Often those most identified with the status quo have the most power to change it.
You may not have taken much notice of the recent dueling op-eds written by two high-powered Republicans, Gov. Rick Perry of Texas and Sen. Rand Paul of Kentucky, but their squabble is more than just two wannabe presidential candidates trying to score points with the Republican base. It offers an excellent lesson in leadership and being a “change agent,” in both business and politics.
At the core of this Republican intramural struggle is Rand Paul’s effort to be an agent of change and Rick Perry (photo below) staunchly defending the status quo.
Since the end of World War II, the mainstay of Republican foreign policy has been uncompromisingly interventionist, a “policeman of the world” mentality. The Republicans have consistently used this aggressive stance to paint the Democrats as “weak on defense” and taking actions (or non-actions) that weaken America and put the country at risk. It is an old song, based on old ways, but the Republicans – especially the far-right – have stuck to it and it has become a litmus test for any would-be Republican leader. During the “Cold War” this strategy did appeal to most Americans – especially to those who viewed themselves as conservative.
But times and attitudes have changed. The threats to American security have morphed from armies composed of masses of asses to cells of rag-tag terrorists. The lessons of Vietnam, Iraq and Afghanistan should have taught us that legions of “boots on the ground” and “shock and awe” are tactics no longer effective in dealing with new millennium threats to American security.
Indeed, most Americans have learned this lesson. A recent Pew Research survey discovered that for the first time in decades the majority of us are opposed to traditional military intervention in foreign disputes. The research revealed that even 52 percent of rank-and-file Republicans now oppose the traditional “boots on the ground” American involvement in regional conflicts.
As much as the “establishment” of the Republican Party recognizes that the majority of Americans now reject the long-held interventionist military policy of the Party, they are constrained to change by the knowledge that the only group of Americans not to have changed are those on the extreme right—precisely those who form the base of the Republican Party (along with most of the big-money special interest groups that fund Republican candidates). The establishment of the Republican Party understands that to have any chance to win the presidency, the Party must change its foreign policy position. But they are faced with the conundrum that any effort to make this change will split the Party, leading to even more election losses.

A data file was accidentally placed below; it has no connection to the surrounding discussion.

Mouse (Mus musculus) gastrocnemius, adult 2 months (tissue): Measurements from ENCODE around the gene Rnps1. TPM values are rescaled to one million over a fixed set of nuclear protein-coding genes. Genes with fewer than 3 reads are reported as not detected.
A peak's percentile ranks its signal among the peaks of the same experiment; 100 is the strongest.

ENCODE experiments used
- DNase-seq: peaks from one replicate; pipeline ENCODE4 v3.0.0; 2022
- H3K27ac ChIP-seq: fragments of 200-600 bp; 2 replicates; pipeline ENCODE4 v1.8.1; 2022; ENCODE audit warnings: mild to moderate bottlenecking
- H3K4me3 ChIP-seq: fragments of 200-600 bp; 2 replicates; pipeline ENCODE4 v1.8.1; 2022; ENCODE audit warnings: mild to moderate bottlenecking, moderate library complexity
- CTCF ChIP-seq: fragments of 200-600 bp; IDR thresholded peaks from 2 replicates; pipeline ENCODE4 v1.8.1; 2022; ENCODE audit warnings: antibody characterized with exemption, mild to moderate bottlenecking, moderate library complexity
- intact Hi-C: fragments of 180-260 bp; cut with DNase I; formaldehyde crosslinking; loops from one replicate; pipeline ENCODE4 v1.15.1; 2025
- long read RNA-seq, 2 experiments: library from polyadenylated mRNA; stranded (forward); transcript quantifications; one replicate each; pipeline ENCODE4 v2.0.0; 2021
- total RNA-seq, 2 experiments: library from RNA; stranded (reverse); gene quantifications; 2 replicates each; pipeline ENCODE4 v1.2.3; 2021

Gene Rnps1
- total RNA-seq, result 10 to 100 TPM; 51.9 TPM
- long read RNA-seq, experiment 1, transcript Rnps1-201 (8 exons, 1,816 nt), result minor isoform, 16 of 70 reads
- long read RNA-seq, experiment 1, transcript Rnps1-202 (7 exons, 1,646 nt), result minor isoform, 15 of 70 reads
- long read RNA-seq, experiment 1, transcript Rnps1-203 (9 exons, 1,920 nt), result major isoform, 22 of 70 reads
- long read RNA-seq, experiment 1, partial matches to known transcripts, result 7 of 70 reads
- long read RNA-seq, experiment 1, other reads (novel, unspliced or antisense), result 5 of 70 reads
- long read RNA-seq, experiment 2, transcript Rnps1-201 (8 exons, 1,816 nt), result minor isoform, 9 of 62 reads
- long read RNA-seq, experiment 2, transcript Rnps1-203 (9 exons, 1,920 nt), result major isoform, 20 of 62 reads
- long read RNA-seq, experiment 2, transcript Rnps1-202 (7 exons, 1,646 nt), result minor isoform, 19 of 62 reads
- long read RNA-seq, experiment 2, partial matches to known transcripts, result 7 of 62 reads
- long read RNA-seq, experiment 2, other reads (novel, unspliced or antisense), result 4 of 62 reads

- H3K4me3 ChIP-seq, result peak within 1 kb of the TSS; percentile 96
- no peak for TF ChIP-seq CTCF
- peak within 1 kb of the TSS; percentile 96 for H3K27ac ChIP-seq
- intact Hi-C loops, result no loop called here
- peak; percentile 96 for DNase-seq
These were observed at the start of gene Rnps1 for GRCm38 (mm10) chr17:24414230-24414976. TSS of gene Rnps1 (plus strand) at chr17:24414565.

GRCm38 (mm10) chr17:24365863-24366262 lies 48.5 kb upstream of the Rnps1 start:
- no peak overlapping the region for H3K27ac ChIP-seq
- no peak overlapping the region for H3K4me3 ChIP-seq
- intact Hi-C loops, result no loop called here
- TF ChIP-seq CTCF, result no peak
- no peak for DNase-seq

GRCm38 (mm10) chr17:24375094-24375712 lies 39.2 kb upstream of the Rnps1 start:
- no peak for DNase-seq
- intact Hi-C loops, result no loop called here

In steps Sen. Rand Paul. No potential Republican candidate for president has more credibility and gravitas as a right-wing conservative Republican, than does Rand Paul. Initially opposed by the establishment of the Republican Party, he would not be a senator today without the full-bodied support of the Tea Party faction and virtually every other leader on the Republican far-right. No one seriously questions Paul’s deep commitment to the beliefs of those on the right and because of this he has the requisite credibility to talk change with the Republican base. The “establishment” of the Republican Party, and certainly those outside the Party, has little hope of causing change on the Republican right. However, if someone of Rand Paul’s stature and history with the Republican right is willing to talk about change, then, at the very least, there are those who will listen, because he is one of them.
If Rand Paul can change the thinking of those on the right or even just mute their knee-jerk opposition to a change in the approach to foreign policy, it will benefit the Republican Party in general and specifically Rand Paul. Instead of being considered just a fringe candidate, Paul could garner the support of all segments of the Republican Party.
The only reason why Rand Paul has this opportunity is because he has always been identified with the status quo that he now seeks to change.
That’s a Lesson to be Learned
The reality is that real change in business and politics has almost always been brought about by those on the inside, rather than those who call for change from the outside. There can be pressure for change coming from the outside, but real change comes best and easiest from the inside. The reason for this is that those who are most connected to the status quo have the credibility to call for and implement a change to the status quo. It does not mean there will not be opposition to change. After all, Rick Perry, Sara Palin and John McCain have all criticized Rand Paul (notice also that no one at the center of the Republican Party has attacked his position), but they have a problem. It is easy to attack President Obama or even the Republican center, but Rand Paul is one of their own; his credibility becomes a shield to ward off these criticisms.